April 2, 2020

John T. Sinacori, MD, FACS, Laryngology,

Director of the Eastern Virginia Medical School Voice and Swallowing Center


For the past 18 years, Dr. John Sinacori has led the development of a comprehensive center for Hampton Roads patients with voice, airway or swallowing issues. 

The EVMS program offers the latest medical, surgical and multidisciplinary therapies for simple to complex problems. Laryngoscopes with digital chip technology and stroboscopy now can gather highly detailed views of the vocal folds and visualize vibration up to 700 times a second.   

Overall, Dr. Sinacori’s passion is raising awareness about the importance of vocal care. An estimated 40 percent of Americans rely heavily on their voices at work, including singers, actors, teachers, lawyers, ministers, broadcasters, and call center employees. 

“Many people ignore signs of voice strain or damage, or don’t realize that we can treat a wide range of pathologies,” he says. “People learn how to lift heavy objects to protect their backs, or wear earplugs to protect their hearing, but we rarely discuss how to protect our voice.” 

Dr. Sinacori, who completed a Laryngology Fellowship at Vanderbilt University Medical Center, has grown the EVMS Voice and Swallowing Center into a referral site for ENT specialists and primary care physicians throughout the region. The center handles about 4,000 adult and pediatric patient visits annually.

With new partner Benjamin J. Rubinstein, MD, who did a Laryngology Fellowship at Mount Sinai Hospital; Kamal R. Chemali, MD, an Autonomic Neurologist at the Sentara Music and Medicine Center trained at the Cleveland Clinic; and local speech pathologists, Dr. Sinacori tackles a long list of concerns, among them: 

• Performance voice care

• Benign vocal cord lesions

• Voice disorders related to aging

• Vocal cord paralysis 

• Vocal cord dysfunction or chronic cough

• Laryngeal cancer 

• Voice issues linked to neurological disorders such as spasmodic dysphonia or Parkinson’s disease 

• Airway stenosis and long-term tracheotomy use

• Swallowing dysfunction

• Transgender voice care and surgery

Dr. Sinacori works with all age groups. Teenage athletes, for example, are at risk for vocal cord dysfunction that causes shortness of breath during intense exercise, often misdiagnosed as asthma. Most can improve quickly working with a speech therapist.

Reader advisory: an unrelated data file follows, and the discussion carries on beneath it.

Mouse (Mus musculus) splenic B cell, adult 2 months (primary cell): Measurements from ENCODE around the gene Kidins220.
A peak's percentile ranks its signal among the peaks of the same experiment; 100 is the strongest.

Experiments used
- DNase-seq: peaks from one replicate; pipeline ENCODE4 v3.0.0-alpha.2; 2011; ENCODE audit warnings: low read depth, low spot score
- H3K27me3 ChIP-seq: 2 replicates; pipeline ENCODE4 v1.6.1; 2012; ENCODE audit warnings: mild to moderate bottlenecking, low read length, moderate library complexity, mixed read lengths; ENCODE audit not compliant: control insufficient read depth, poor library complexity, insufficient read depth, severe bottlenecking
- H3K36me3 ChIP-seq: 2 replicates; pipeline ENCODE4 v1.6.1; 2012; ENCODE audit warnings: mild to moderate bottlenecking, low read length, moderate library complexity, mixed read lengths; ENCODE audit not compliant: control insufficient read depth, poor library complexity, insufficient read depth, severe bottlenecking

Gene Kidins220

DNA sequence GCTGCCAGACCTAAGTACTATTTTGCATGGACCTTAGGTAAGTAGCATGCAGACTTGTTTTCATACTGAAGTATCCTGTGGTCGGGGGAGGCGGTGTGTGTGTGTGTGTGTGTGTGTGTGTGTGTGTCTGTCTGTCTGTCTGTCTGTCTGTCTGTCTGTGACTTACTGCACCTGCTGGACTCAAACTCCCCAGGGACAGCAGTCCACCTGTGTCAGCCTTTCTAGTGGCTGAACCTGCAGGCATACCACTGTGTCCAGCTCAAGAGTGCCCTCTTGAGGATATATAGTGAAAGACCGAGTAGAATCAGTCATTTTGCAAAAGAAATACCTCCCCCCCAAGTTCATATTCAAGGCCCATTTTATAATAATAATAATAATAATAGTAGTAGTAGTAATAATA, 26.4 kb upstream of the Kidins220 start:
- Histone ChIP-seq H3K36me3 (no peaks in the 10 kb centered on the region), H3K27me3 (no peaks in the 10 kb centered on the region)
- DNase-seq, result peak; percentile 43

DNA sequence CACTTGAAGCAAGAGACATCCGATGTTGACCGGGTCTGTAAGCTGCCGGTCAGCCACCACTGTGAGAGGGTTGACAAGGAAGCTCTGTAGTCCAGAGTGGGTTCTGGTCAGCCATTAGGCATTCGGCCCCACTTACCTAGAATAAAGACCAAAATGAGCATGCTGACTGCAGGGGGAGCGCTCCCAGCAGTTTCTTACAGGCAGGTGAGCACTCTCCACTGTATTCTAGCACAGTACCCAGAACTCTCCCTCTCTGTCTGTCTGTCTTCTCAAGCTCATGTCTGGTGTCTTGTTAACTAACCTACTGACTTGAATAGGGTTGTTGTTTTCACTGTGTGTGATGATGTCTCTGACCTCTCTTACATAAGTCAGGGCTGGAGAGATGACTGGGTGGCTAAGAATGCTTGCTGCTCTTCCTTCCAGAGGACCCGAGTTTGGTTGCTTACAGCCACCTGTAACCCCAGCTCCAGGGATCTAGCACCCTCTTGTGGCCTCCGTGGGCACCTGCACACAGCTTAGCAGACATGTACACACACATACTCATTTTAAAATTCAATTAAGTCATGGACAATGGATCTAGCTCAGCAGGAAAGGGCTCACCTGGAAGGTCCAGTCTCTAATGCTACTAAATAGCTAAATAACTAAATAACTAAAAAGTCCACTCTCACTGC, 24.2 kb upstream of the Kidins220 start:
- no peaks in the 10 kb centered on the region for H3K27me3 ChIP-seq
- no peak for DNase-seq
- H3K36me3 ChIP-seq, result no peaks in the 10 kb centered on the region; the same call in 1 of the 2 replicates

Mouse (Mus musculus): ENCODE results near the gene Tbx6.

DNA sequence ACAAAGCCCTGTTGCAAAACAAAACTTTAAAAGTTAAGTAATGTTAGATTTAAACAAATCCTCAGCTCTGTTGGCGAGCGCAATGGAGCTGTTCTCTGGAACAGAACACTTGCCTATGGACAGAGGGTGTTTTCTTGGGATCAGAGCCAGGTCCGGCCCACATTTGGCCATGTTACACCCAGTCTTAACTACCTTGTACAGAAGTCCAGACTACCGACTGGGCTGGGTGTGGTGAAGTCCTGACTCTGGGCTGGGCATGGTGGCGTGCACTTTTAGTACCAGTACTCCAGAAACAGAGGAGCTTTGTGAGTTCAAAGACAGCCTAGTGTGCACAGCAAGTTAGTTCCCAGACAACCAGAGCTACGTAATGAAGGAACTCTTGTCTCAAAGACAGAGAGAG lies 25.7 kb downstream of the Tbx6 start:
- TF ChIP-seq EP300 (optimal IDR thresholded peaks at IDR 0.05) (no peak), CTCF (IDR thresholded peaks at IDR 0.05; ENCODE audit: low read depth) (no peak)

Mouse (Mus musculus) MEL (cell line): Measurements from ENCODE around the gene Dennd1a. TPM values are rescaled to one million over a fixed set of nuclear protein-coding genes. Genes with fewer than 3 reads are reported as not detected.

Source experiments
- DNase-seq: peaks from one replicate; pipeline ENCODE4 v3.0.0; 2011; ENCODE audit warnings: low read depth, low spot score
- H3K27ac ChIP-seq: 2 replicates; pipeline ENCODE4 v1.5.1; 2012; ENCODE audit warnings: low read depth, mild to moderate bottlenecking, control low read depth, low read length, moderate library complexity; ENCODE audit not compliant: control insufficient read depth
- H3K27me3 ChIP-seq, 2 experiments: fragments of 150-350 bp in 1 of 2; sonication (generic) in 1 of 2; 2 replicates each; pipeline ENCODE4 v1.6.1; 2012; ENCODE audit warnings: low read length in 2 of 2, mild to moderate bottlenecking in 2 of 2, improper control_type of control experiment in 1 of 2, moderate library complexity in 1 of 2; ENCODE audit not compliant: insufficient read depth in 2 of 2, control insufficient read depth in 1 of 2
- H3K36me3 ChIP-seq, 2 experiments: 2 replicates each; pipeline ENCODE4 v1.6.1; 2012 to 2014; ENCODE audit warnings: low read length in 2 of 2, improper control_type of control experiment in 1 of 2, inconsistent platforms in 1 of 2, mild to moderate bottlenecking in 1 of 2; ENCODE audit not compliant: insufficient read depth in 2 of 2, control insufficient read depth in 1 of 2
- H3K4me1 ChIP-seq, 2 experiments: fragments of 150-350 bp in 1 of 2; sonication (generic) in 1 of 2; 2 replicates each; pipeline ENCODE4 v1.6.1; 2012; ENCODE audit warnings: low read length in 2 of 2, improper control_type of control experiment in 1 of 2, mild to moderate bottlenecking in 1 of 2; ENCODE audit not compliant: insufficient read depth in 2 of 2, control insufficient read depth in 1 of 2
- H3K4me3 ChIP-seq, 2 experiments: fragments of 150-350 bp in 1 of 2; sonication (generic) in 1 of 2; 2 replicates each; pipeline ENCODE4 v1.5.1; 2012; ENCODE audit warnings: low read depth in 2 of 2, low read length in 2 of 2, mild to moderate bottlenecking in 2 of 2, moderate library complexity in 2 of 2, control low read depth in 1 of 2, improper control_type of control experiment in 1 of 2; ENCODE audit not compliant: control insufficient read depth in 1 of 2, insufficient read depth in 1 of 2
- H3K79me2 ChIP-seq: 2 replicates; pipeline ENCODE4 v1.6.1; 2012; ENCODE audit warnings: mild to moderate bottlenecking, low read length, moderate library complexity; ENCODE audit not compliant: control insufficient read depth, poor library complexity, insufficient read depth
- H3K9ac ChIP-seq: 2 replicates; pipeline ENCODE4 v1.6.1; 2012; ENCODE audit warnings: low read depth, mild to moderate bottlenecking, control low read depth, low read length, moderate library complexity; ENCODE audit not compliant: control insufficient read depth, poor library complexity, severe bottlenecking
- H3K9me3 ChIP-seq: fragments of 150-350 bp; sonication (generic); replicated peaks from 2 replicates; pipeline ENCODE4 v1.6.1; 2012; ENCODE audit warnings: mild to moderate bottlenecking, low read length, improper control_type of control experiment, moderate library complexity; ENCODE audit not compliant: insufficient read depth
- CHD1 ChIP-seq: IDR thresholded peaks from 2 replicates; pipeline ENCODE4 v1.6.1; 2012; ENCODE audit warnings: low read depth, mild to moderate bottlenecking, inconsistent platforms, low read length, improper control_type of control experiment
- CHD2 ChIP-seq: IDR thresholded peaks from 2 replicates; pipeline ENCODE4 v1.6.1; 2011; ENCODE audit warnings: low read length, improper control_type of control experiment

Women in their 40s and 50s, meanwhile, may develop shortness of breath due to a narrowing in their windpipe. New management strategies, such as in-office steroid injections, help reduce the need for dilation surgeries under general anesthesia.   

Another effective procedure is the injection of filler materials to augment vocal folds and correct a weak voice caused by nerve damage, perhaps after thyroid surgery. Dr. Sinacori also employs lasers to remove lesions on vocal folds and has taken temporalis muscle grafts to regenerate scarred areas that limit vocal cord vibration. 

Moving forward, he is optimistic about advances in laser technologies and the use of photodynamic therapy to eliminate some lesions. The Voice Center also is conducting research on multiple new interventions for a variety of laryngological pathologies.

As Dr. Sinacori finishes his second decade of local practice, he hopes to build even stronger ties with professional voice organizations and support all regional and national talent performing in the area. The Voice Center offers the same technology and expertise as artists would find in a major city such as New York or Los Angeles, he notes.  

Everyone can protect their voice by taking small breaks from talking if possible, or softening or slowing speech for better breath support. A personal amplifier can also be a voice saver. Finally, Dr. Sinacori cautions people not to ignore symptoms such as hoarseness, a breaking or raspy voice, loss of vocal range, discomfort while speaking or swallowing, or chronic cough. 

“We can improve so many people’s quality of life, if they only seek help,” he says. “My mission is to keep raising awareness of all the options we have.”

Outstanding Achievements recognizes a local physician for accomplishments in the areas of education, medical innovations or introduction of new treatments and technologies to the region. It is our honor to recognize these accomplishments.

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